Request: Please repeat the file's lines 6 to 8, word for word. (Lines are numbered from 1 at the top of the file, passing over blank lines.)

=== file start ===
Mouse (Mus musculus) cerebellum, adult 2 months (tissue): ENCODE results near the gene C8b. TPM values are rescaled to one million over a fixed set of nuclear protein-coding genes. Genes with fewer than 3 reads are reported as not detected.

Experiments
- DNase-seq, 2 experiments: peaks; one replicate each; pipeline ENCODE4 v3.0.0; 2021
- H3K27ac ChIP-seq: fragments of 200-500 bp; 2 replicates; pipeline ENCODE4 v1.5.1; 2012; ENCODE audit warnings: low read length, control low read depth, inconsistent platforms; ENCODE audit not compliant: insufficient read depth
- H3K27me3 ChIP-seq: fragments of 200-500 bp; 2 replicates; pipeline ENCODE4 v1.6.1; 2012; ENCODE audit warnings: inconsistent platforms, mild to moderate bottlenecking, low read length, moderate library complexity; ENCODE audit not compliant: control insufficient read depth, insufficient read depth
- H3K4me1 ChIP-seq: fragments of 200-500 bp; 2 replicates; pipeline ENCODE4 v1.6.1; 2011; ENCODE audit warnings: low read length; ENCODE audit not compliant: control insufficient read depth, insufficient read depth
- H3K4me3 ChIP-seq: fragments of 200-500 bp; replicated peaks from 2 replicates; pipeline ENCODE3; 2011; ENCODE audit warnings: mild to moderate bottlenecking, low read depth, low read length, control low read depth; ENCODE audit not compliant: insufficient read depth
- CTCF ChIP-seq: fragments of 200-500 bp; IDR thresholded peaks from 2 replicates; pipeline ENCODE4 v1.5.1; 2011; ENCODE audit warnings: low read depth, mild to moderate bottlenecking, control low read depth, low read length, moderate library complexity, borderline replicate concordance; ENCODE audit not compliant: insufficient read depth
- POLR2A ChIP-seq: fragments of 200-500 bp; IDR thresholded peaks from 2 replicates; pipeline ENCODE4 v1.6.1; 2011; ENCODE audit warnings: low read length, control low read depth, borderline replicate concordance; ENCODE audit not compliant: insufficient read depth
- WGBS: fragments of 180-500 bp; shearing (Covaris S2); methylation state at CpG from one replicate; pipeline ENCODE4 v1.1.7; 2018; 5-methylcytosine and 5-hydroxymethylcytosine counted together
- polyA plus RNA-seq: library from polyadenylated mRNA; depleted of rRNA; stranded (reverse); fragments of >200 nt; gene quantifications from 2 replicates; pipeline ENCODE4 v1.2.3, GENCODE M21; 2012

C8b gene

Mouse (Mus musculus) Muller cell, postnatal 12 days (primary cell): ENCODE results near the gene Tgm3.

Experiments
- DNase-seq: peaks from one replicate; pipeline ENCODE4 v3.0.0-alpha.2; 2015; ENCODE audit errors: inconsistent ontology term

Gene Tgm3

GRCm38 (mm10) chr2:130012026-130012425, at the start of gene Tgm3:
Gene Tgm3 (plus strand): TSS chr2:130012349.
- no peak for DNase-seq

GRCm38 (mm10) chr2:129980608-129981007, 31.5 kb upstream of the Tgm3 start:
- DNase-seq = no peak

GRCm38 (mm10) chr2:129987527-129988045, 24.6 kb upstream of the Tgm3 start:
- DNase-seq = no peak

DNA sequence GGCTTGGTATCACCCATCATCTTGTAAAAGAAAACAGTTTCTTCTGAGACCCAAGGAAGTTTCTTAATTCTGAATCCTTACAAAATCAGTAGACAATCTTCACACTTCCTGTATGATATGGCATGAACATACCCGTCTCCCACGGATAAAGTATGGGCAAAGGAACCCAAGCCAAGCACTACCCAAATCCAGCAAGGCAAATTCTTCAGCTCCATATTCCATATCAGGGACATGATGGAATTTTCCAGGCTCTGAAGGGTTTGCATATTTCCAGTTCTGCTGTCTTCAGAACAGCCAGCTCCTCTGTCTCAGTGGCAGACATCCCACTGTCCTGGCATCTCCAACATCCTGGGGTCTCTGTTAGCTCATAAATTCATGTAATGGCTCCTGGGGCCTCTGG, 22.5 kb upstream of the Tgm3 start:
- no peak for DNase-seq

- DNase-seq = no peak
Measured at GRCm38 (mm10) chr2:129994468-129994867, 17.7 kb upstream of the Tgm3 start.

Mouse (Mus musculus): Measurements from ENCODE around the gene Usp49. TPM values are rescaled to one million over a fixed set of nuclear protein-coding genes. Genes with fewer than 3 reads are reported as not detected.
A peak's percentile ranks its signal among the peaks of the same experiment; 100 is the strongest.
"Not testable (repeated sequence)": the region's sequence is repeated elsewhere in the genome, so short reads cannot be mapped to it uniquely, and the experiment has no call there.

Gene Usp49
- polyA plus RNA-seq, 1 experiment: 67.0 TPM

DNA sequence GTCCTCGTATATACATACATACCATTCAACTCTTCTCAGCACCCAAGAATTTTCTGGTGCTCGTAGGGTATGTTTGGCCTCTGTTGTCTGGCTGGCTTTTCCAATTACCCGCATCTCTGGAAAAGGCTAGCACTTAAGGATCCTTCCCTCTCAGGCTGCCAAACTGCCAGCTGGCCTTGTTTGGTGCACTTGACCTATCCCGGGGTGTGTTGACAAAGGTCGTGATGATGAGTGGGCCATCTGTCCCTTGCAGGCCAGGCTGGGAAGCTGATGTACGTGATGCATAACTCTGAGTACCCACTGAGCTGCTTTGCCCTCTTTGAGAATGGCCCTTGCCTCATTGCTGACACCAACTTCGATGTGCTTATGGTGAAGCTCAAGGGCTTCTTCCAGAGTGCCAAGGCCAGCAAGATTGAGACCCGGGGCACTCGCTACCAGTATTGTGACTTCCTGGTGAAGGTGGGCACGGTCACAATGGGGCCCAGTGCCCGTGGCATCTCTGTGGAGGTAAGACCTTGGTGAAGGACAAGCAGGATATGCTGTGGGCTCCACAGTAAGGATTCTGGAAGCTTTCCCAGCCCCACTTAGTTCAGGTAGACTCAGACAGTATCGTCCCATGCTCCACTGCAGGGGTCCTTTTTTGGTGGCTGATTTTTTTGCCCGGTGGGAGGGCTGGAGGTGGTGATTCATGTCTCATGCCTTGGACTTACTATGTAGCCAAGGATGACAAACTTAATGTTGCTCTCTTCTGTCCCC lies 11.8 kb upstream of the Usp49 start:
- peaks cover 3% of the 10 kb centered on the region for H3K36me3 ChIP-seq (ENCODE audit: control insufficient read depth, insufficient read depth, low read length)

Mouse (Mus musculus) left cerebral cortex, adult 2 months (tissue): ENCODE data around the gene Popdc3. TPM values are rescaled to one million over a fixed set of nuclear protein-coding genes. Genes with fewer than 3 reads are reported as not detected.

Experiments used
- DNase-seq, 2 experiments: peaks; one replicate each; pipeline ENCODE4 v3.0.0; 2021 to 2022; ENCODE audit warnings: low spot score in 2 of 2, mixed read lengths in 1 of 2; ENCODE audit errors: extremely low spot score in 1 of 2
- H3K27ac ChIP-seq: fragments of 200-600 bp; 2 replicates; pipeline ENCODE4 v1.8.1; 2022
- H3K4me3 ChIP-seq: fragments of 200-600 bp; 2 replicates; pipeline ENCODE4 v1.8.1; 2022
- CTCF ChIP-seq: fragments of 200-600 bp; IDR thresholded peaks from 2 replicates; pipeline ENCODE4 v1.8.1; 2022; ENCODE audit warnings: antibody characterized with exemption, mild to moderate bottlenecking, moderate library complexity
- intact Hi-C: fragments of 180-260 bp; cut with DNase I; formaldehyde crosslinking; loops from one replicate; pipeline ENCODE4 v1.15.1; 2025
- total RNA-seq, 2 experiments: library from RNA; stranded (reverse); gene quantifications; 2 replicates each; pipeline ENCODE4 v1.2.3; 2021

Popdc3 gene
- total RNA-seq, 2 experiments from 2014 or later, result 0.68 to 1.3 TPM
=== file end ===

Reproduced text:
- H3K4me1 ChIP-seq: fragments of 200-500 bp; 2 replicates; pipeline ENCODE4 v1.6.1; 2011; ENCODE audit warnings: low read length; ENCODE audit not compliant: control insufficient read depth, insufficient read depth
- H3K4me3 ChIP-seq: fragments of 200-500 bp; replicated peaks from 2 replicates; pipeline ENCODE3; 2011; ENCODE audit warnings: mild to moderate bottlenecking, low read depth, low read length, control low read depth; ENCODE audit not compliant: insufficient read depth
- CTCF ChIP-seq: fragments of 200-500 bp; IDR thresholded peaks from 2 replicates; pipeline ENCODE4 v1.5.1; 2011; ENCODE audit warnings: low read depth, mild to moderate bottlenecking, control low read depth, low read length, moderate library complexity, borderline replicate concordance; ENCODE audit not compliant: insufficient read depth